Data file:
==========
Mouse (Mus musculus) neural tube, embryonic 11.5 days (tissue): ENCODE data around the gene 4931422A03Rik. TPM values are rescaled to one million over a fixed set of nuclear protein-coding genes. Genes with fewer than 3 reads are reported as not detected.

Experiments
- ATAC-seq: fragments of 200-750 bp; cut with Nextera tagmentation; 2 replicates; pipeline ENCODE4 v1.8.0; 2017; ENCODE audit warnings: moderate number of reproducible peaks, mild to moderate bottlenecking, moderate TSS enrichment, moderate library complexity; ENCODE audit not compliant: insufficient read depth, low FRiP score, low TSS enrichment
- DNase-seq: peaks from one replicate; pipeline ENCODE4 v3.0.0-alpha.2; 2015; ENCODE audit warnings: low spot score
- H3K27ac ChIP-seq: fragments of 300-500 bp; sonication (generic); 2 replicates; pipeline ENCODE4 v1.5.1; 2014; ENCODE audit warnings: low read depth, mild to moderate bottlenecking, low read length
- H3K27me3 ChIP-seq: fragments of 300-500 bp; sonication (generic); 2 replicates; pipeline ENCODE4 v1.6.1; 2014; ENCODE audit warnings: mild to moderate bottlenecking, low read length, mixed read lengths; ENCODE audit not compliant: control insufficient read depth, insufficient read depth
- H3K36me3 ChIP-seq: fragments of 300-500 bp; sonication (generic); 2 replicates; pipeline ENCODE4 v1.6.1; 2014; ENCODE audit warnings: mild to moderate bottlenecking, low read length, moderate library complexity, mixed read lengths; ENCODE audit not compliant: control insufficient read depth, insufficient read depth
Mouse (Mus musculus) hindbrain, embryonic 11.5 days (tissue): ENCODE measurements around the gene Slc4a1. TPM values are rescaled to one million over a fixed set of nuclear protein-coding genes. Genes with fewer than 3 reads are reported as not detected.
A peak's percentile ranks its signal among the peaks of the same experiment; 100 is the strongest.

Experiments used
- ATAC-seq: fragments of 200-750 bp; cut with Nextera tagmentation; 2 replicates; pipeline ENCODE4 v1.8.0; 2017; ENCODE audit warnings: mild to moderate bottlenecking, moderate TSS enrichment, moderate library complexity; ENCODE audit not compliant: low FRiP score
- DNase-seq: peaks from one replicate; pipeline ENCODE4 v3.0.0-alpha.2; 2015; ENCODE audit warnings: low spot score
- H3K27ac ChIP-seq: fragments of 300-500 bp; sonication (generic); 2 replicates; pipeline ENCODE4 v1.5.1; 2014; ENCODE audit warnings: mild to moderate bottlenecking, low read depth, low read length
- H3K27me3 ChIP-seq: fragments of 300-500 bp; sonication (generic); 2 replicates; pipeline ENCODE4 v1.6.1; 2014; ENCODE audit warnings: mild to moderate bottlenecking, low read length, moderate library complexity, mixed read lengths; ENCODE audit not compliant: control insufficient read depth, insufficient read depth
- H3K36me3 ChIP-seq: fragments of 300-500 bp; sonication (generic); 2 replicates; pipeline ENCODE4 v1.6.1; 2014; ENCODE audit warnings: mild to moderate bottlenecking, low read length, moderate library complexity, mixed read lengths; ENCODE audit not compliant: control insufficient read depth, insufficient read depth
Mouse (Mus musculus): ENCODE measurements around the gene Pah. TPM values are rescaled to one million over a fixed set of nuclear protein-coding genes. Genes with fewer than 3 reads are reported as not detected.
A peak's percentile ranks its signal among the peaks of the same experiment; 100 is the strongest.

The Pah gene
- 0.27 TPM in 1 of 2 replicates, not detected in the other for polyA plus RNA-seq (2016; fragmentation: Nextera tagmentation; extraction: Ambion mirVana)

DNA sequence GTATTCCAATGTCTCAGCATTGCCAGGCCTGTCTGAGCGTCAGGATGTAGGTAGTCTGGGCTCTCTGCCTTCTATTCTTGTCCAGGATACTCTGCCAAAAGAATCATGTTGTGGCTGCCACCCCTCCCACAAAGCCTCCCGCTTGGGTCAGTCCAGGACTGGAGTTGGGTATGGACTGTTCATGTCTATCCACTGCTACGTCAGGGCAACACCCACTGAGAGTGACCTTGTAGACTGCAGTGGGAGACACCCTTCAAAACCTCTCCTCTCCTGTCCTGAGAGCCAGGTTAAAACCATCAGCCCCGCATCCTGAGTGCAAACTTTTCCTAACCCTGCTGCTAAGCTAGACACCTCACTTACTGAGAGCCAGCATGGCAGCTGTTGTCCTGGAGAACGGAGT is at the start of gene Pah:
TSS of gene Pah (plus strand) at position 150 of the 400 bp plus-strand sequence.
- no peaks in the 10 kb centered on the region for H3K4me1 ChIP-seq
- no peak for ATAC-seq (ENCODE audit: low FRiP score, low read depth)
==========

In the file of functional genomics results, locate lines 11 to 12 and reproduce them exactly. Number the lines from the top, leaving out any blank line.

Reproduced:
- ATAC-seq: fragments of 200-750 bp; cut with Nextera tagmentation; 2 replicates; pipeline ENCODE4 v1.8.0; 2017; ENCODE audit warnings: mild to moderate bottlenecking, moderate TSS enrichment, moderate library complexity; ENCODE audit not compliant: low FRiP score
- DNase-seq: peaks from one replicate; pipeline ENCODE4 v3.0.0-alpha.2; 2015; ENCODE audit warnings: low spot score